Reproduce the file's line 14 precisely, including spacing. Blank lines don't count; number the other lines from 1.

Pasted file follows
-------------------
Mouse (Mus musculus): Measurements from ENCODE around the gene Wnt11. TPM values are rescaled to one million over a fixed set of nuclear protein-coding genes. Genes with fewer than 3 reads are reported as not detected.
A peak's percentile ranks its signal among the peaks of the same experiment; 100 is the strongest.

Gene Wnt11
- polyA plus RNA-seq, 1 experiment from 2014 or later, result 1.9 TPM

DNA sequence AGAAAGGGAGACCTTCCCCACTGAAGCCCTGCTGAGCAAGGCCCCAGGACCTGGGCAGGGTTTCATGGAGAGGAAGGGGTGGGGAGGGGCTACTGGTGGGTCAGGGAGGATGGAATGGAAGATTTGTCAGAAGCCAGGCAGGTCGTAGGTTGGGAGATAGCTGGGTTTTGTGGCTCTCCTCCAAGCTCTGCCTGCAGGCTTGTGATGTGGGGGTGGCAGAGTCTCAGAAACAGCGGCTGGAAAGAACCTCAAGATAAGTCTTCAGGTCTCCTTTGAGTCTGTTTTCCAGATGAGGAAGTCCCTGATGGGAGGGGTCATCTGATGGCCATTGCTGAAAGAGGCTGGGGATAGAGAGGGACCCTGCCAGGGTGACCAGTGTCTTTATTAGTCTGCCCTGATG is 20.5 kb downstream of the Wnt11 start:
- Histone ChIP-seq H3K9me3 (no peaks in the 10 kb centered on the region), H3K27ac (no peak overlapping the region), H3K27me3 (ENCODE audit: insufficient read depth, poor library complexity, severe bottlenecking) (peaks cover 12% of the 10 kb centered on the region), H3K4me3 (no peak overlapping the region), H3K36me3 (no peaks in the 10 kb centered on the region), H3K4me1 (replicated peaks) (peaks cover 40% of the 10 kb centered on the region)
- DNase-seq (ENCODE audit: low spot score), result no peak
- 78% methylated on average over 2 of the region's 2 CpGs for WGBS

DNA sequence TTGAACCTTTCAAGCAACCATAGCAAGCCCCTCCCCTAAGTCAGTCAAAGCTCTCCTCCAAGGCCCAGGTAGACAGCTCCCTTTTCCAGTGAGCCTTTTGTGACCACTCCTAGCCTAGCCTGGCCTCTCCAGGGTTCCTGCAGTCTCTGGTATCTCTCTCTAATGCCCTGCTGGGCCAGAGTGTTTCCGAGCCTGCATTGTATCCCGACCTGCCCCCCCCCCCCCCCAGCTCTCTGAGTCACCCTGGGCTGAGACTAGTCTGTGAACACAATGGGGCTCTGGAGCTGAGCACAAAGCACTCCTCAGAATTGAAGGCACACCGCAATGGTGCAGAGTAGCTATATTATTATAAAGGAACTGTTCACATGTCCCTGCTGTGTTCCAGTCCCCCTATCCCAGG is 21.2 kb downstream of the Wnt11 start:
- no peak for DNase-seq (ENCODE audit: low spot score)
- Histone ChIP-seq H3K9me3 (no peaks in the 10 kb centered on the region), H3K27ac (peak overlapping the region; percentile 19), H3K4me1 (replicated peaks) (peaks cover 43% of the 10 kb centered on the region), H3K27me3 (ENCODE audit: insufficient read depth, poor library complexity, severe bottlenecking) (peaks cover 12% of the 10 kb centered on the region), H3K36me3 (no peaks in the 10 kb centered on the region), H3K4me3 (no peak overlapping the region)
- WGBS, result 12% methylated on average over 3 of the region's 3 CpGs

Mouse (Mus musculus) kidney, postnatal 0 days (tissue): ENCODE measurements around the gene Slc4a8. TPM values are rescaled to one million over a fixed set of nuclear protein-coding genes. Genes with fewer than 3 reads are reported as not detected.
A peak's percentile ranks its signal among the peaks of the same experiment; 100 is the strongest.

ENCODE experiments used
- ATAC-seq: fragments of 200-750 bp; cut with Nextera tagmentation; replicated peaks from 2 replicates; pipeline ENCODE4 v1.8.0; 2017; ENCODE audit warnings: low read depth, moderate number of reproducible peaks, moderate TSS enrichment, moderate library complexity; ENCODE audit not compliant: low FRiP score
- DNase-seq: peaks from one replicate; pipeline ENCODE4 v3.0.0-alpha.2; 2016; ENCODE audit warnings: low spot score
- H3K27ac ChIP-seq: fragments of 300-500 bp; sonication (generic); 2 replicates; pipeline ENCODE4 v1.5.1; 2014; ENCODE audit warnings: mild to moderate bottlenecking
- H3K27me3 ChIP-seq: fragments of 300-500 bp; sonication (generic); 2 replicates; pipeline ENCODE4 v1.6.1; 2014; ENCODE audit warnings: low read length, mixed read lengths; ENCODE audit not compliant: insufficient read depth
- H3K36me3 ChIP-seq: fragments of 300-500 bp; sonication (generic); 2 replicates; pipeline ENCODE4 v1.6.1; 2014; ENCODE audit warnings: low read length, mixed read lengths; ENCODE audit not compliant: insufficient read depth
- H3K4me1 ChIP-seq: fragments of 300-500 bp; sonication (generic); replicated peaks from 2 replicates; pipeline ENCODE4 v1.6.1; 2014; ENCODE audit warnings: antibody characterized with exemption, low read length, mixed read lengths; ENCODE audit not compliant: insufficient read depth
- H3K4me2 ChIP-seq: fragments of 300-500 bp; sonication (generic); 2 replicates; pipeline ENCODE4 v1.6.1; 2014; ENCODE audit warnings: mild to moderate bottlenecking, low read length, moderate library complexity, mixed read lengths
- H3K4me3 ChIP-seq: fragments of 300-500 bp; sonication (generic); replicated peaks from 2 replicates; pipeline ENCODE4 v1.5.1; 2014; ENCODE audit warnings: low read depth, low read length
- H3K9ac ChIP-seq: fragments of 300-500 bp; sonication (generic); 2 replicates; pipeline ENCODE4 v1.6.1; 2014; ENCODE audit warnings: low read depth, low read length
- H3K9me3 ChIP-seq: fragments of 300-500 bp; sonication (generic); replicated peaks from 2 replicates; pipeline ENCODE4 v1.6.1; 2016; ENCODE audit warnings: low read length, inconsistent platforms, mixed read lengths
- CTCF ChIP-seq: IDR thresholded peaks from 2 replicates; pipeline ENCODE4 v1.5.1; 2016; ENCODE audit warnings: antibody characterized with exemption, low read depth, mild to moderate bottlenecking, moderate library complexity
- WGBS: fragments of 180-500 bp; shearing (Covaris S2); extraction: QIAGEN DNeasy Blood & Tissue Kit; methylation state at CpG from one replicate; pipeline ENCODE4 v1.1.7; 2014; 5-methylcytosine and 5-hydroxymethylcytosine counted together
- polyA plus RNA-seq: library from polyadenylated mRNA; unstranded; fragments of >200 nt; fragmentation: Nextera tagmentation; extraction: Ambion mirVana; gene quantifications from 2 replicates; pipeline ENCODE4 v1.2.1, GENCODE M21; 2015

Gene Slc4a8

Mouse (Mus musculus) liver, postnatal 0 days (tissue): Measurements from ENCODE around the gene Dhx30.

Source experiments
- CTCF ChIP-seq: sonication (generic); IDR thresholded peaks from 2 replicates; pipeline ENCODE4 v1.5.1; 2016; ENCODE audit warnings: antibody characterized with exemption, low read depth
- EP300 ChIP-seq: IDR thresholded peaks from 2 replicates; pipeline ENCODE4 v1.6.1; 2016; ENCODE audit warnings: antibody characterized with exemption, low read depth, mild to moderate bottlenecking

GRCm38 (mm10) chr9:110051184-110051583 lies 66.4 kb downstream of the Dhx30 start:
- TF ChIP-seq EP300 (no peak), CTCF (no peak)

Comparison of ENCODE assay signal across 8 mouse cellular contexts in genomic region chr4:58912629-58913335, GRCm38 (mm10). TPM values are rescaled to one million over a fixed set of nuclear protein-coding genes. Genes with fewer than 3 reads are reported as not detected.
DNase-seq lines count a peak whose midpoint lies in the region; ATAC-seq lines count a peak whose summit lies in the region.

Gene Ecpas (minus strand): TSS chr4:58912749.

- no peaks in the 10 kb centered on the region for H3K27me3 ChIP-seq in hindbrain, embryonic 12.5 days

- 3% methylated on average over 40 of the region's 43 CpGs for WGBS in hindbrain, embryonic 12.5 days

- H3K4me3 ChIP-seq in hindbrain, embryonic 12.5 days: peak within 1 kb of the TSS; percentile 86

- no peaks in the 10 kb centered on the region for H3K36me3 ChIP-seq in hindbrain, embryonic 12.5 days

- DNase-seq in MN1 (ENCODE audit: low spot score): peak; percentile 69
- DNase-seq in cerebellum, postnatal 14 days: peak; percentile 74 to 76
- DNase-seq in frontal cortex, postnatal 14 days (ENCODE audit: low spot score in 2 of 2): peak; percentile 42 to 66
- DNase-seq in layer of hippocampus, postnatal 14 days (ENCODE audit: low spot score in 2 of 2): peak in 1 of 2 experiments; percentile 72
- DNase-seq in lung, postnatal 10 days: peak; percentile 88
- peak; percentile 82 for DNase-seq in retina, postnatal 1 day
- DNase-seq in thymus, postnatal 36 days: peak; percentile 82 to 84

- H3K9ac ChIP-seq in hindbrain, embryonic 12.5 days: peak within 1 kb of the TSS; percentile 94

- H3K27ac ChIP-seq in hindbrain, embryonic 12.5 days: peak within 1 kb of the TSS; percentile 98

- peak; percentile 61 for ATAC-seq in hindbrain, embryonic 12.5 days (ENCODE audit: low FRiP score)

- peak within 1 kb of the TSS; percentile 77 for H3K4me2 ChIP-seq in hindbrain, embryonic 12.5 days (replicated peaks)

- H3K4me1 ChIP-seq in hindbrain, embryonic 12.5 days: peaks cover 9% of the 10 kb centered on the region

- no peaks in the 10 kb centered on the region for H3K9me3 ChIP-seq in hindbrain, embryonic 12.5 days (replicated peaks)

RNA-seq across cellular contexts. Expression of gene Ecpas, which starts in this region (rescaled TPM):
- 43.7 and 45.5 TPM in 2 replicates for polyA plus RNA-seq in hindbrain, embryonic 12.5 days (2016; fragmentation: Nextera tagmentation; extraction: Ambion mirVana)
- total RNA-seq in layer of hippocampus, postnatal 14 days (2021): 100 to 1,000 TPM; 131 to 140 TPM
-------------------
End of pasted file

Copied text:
A peak's percentile ranks its signal among the peaks of the same experiment; 100 is the strongest.